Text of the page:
Monday, October 19, 2009

How Much Does It Cost 2009

Take a stroll through WalMart or a Dollar Store and look at all the tons of cheap consumer goods available. Cheap toys, cheap clothes, cheap kitchen wares and cheap electronics. How can anyone produce a snow globe and sell it for $1.00? How can anyone produce an AM/FM radio for $4.99 or a DVD player for $29.00?? The reason these goods can get to the store at such low prices is by practice of "Externalizing Costs". Companies move their manufacturing to Third World countries to take advantage of cheap labor and lax manufacturing rules.

For example, if your company produces a product that causes large amounts of dioxin to be released as part of it's process then it is much cheaper to move to a country that allows the dioxin to be released freely than it would be to work in a country that demands that the dioxin be recovered and processes to limit toxicity. This is why most plastics used in electronics are created and molded in Mexico, China and India.

If your company want to sell cheap handmade quilts or rugs, then you set up your manufacturing plant in a country that has a labor force available with no governmental demands of real wages or worker safety. Pakistan and Turkey have been perfect for this because orphanages in these countries are overcrowded and so underfunded that they have become self supporting private businesses. Orphans have no protection under the law and can be made to work long hours for food and shelter only.

Next time you run out to WalMart to get cheap stuff, ask yourself how much it really costs.

7 Real Costs that are not included in the Price of Consumer Goods.

1) Pollution at the site of the materials origin. Water, air and ground pollution as a direct result of mining and plastics manufacturing and refining. Thousands of families are exposed to toxic levels of lead.(2)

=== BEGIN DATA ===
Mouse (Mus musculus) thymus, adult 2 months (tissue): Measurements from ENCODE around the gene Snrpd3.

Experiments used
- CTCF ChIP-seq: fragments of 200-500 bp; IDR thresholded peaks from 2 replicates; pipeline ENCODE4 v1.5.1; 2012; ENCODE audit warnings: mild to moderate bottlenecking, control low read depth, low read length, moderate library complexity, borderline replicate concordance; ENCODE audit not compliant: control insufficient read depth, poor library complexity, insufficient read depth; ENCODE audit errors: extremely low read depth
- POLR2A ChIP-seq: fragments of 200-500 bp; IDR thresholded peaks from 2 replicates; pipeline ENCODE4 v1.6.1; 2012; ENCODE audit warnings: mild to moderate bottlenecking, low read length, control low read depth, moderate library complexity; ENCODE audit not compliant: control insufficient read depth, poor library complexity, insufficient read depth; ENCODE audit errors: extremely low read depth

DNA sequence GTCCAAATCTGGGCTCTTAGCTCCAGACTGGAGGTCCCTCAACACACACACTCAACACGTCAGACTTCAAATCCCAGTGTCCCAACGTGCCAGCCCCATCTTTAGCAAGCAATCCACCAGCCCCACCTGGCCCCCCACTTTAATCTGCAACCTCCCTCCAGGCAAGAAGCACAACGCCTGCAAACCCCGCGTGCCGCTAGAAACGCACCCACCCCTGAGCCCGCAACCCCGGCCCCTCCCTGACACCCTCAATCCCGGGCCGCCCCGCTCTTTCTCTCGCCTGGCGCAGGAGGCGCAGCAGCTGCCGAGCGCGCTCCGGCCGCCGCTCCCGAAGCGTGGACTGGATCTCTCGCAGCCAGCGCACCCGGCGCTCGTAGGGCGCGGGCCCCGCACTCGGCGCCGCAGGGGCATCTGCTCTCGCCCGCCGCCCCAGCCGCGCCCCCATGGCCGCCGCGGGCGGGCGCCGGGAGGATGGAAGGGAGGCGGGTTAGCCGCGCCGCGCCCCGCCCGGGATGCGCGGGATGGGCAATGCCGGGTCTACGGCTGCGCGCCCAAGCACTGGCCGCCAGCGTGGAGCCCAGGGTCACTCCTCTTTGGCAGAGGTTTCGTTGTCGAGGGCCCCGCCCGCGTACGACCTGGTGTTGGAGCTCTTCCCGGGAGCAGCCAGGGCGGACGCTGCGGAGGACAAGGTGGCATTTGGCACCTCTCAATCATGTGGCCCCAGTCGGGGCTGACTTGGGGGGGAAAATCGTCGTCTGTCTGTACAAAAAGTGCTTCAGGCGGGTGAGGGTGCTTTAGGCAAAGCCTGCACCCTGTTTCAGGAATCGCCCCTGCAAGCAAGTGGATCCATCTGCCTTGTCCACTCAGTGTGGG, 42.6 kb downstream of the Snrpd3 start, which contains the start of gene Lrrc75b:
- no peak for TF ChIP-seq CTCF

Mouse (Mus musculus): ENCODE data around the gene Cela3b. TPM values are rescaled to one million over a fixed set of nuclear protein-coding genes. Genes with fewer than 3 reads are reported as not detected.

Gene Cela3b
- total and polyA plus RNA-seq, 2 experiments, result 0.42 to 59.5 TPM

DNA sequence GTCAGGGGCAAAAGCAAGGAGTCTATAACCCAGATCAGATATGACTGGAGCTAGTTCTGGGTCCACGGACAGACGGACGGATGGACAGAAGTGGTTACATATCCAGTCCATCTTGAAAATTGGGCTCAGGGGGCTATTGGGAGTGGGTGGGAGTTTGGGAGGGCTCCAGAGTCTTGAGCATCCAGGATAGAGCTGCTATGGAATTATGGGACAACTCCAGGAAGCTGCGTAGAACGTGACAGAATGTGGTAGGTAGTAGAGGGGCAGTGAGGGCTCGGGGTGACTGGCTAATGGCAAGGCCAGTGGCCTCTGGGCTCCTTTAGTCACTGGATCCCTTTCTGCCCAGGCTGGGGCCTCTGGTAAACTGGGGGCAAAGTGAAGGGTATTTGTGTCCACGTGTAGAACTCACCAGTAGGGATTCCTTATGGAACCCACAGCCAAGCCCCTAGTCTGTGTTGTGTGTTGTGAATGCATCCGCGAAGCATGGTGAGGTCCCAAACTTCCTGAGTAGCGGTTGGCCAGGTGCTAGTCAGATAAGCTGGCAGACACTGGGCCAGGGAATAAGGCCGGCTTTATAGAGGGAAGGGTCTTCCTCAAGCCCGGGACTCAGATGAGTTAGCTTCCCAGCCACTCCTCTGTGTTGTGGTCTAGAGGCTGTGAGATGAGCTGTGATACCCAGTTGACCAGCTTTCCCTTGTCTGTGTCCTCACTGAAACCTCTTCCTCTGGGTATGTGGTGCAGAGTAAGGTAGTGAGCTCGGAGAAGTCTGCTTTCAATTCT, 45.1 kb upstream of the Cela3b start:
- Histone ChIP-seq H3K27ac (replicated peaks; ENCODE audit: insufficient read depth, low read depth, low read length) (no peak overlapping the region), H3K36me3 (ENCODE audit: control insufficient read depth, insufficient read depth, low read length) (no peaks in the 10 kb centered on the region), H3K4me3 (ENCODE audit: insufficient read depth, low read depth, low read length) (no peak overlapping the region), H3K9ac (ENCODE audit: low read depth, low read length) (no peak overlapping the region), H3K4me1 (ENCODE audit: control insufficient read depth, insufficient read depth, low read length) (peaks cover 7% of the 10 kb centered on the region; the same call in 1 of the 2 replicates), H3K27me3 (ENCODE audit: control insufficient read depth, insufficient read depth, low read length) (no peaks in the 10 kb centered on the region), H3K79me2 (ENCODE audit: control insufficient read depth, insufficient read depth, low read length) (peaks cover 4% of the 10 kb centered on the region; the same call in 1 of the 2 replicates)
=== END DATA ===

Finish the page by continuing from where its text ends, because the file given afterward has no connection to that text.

2) Work force health and safety. Exposure to mutigenic chemicals affect generations of humans exposed to chemical processing without regard to future complications. Underage workers literally worked to death without any legal protection. Workers killed by exposure, heatstroke and neglect. (1)

3) Landfill space and illegal dumping. Manufacturing processes cause huge wastes that must be landfilled for centuries or more commonly, just left where they are dropped.

4) Loss of wildlife habitat in areas surrounding manufacturing centers. Huge swaths of land are lost to pollution surrounding manufacturing plants. In many cases, this land will take hundreds or thousands of years to recover.

5) Immoral Energy Production. Third world manufacturing plants burn plastic waste products to create electricity and heat for use in their manufacturing plants. Tons of waste are pumped into the air without any attempt to clean the smoke.

6) End of cycle disposal. Once a gadget is done being used it must be disposed of and possibly recycled by poorly paid workers who are once again exposed to all kinds of nasty chemicals. (1)

7) Child Labor. Children, ages 5 to 14, are forced into the labor market as cheap labor to do repetitive and toxic jobs shunned by adults. These children are often chained to their work stations and routinely starved until they can't work anymore. Then, they are turned out to die on the street. Many of these children have been stolen from their families but most are sold or rented out by their parents for cash. (1) (2) This isn't confined to 3rd world countries. In the US, children work at dangerous jobs without access to schooling, all to keep prices down.

Saturday, October 10, 2009

The Work Habit: Rabbit or Turtle?

Something that is slowly being lost and may never be recovered: The Work Habit.

We can all think of a person we know who gets up at 5:30 am and gets to their job at 7, works all day, every day. Or, someone we know, starts work at 8pm and works the night shift. How do they do it? How do they avoid the drinking at night that makes them oversleep in the morning or stay clean all day so that they can go to work in the evening? How do they do it everyday, for years?

The answer is The Work Habit. Some people(more in earlier generations than we see now) leave school and go directly to their career. They have had a habit of keeping regular hours for years and they continue that. These people become the backbone of the workforce. Even though they may have less education and tend to be unimaginative, they get promoted because they are dependable. The Work Habit serves them well, in place of the traits that might make them more productive workers(like the rabbit and the turtle). These people are the turtles and they usually win the race.

What has happened in the last generation is that we have favored the rabbits, the academic stars who "have it all". They accumulate a ton of education, get praised for innovation, and excel early in life because their natural tendencies give them an advantage in our dumbed-down education system. Most college classes start at 10am and if one is missed, its no big deal. If they miss too much, they can make it up with "extra credit" done on their own time schedule. Rabbit learn how to game the system but they fail to learn the Work Habit.